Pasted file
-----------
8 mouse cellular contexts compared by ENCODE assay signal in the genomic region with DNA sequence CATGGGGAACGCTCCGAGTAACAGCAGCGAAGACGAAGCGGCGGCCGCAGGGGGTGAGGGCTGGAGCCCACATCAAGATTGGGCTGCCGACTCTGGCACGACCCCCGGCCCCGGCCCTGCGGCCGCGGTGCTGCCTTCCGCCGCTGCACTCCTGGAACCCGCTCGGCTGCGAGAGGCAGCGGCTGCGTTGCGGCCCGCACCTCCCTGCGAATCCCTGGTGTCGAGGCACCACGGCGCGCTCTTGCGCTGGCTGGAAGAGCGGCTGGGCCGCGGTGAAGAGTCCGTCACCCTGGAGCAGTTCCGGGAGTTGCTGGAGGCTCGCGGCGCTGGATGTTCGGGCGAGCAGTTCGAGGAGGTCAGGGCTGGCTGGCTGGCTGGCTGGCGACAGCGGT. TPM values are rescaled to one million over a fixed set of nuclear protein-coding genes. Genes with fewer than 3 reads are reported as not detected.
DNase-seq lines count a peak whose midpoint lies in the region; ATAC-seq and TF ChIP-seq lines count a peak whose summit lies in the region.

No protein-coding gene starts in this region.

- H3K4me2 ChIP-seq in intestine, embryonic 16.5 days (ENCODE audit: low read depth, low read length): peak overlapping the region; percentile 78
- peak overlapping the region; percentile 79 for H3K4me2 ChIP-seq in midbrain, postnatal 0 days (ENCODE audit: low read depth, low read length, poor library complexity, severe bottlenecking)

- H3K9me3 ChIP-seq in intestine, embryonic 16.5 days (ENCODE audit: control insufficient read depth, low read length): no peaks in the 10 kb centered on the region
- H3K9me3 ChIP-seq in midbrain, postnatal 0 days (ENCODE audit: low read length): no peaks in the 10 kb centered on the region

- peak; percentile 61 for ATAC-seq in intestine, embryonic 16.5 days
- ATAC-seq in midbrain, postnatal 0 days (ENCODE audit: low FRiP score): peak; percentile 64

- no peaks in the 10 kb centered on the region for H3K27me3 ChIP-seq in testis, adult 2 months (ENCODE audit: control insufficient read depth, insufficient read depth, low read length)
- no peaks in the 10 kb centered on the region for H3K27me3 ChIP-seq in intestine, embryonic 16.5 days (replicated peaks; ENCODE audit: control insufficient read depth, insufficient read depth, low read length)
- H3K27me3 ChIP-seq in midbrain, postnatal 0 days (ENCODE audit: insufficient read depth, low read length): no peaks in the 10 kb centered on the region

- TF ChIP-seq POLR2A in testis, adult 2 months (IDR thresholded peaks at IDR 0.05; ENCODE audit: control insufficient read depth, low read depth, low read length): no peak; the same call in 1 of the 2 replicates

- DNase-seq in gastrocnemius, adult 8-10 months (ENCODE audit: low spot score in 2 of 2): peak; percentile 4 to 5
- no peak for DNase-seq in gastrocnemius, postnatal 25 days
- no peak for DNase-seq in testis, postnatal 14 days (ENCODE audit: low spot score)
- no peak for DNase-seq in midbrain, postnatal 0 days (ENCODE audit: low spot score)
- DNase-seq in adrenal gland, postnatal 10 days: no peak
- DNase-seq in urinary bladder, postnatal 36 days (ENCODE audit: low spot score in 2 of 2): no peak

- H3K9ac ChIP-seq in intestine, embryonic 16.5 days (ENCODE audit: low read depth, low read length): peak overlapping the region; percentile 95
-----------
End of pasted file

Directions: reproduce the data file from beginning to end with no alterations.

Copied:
8 mouse cellular contexts compared by ENCODE assay signal in the genomic region with DNA sequence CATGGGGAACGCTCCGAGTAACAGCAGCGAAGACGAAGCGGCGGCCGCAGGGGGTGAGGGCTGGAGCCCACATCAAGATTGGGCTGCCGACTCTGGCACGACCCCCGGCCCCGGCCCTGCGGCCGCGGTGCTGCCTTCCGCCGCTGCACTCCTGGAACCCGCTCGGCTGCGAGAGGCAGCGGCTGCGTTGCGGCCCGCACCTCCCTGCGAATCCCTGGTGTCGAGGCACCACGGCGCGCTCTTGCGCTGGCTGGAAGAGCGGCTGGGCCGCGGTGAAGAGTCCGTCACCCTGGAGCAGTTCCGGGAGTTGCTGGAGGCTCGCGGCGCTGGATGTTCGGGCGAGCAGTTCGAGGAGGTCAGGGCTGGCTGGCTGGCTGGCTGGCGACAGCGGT. TPM values are rescaled to one million over a fixed set of nuclear protein-coding genes. Genes with fewer than 3 reads are reported as not detected.
DNase-seq lines count a peak whose midpoint lies in the region; ATAC-seq and TF ChIP-seq lines count a peak whose summit lies in the region.

No protein-coding gene starts in this region.

- H3K4me2 ChIP-seq in intestine, embryonic 16.5 days (ENCODE audit: low read depth, low read length): peak overlapping the region; percentile 78
- peak overlapping the region; percentile 79 for H3K4me2 ChIP-seq in midbrain, postnatal 0 days (ENCODE audit: low read depth, low read length, poor library complexity, severe bottlenecking)

- H3K9me3 ChIP-seq in intestine, embryonic 16.5 days (ENCODE audit: control insufficient read depth, low read length): no peaks in the 10 kb centered on the region
- H3K9me3 ChIP-seq in midbrain, postnatal 0 days (ENCODE audit: low read length): no peaks in the 10 kb centered on the region

- peak; percentile 61 for ATAC-seq in intestine, embryonic 16.5 days
- ATAC-seq in midbrain, postnatal 0 days (ENCODE audit: low FRiP score): peak; percentile 64

- no peaks in the 10 kb centered on the region for H3K27me3 ChIP-seq in testis, adult 2 months (ENCODE audit: control insufficient read depth, insufficient read depth, low read length)
- no peaks in the 10 kb centered on the region for H3K27me3 ChIP-seq in intestine, embryonic 16.5 days (replicated peaks; ENCODE audit: control insufficient read depth, insufficient read depth, low read length)
- H3K27me3 ChIP-seq in midbrain, postnatal 0 days (ENCODE audit: insufficient read depth, low read length): no peaks in the 10 kb centered on the region

- TF ChIP-seq POLR2A in testis, adult 2 months (IDR thresholded peaks at IDR 0.05; ENCODE audit: control insufficient read depth, low read depth, low read length): no peak; the same call in 1 of the 2 replicates

- DNase-seq in gastrocnemius, adult 8-10 months (ENCODE audit: low spot score in 2 of 2): peak; percentile 4 to 5
- no peak for DNase-seq in gastrocnemius, postnatal 25 days
- no peak for DNase-seq in testis, postnatal 14 days (ENCODE audit: low spot score)
- no peak for DNase-seq in midbrain, postnatal 0 days (ENCODE audit: low spot score)
- DNase-seq in adrenal gland, postnatal 10 days: no peak
- DNase-seq in urinary bladder, postnatal 36 days (ENCODE audit: low spot score in 2 of 2): no peak

- H3K9ac ChIP-seq in intestine, embryonic 16.5 days (ENCODE audit: low read depth, low read length): peak overlapping the region; percentile 95